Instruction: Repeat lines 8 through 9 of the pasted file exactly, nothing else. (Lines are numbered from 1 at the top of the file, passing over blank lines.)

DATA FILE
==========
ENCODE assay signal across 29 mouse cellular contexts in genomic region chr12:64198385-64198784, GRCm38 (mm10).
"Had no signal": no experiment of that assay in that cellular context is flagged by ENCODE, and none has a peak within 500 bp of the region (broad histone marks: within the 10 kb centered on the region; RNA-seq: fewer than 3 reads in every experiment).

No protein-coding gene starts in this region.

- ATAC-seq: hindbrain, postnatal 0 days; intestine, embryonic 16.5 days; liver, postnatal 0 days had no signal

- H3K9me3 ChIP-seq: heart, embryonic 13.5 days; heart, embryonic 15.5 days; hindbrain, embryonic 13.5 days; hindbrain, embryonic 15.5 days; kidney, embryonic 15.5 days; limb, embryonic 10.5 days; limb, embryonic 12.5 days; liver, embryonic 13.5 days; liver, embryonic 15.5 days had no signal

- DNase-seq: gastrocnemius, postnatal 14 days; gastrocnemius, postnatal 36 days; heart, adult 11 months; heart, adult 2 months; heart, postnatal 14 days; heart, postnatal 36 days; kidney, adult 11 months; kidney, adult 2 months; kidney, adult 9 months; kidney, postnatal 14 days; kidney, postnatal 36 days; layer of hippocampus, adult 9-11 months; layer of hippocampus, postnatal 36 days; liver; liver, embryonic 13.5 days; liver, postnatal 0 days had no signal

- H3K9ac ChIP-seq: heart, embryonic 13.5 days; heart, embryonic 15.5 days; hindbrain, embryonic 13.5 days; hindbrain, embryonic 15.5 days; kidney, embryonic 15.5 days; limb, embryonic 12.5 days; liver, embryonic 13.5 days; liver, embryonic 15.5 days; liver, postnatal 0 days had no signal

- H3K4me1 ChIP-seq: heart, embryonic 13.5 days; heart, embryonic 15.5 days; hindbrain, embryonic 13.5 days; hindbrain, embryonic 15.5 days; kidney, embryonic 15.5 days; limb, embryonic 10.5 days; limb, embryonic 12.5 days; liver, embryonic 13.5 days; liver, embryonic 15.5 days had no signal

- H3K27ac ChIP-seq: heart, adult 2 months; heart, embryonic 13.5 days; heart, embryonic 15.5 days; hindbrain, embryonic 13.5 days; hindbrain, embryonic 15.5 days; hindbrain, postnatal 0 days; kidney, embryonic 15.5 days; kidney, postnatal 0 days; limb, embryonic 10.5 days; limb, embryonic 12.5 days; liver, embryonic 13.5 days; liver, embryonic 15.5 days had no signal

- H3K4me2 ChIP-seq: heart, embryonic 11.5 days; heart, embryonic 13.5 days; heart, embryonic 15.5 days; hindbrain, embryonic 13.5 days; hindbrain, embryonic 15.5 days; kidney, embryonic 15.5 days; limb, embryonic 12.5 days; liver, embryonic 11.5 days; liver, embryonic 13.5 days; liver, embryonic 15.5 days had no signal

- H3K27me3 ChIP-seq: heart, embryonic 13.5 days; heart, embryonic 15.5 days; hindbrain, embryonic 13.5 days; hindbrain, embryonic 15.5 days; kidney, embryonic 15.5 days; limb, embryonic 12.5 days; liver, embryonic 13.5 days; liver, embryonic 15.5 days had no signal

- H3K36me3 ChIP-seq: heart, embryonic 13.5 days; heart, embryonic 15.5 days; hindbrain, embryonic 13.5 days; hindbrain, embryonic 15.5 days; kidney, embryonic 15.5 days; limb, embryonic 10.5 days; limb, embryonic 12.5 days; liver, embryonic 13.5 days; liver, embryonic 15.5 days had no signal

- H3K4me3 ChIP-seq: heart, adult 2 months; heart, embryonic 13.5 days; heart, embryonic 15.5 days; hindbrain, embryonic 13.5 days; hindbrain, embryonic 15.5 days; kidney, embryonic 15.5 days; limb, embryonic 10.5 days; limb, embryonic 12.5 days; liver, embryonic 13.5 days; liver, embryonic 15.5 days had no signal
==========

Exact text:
- H3K4me1 ChIP-seq: heart, embryonic 13.5 days; heart, embryonic 15.5 days; hindbrain, embryonic 13.5 days; hindbrain, embryonic 15.5 days; kidney, embryonic 15.5 days; limb, embryonic 10.5 days; limb, embryonic 12.5 days; liver, embryonic 13.5 days; liver, embryonic 15.5 days had no signal

- H3K27ac ChIP-seq: heart, adult 2 months; heart, embryonic 13.5 days; heart, embryonic 15.5 days; hindbrain, embryonic 13.5 days; hindbrain, embryonic 15.5 days; hindbrain, postnatal 0 days; kidney, embryonic 15.5 days; kidney, postnatal 0 days; limb, embryonic 10.5 days; limb, embryonic 12.5 days; liver, embryonic 13.5 days; liver, embryonic 15.5 days had no signal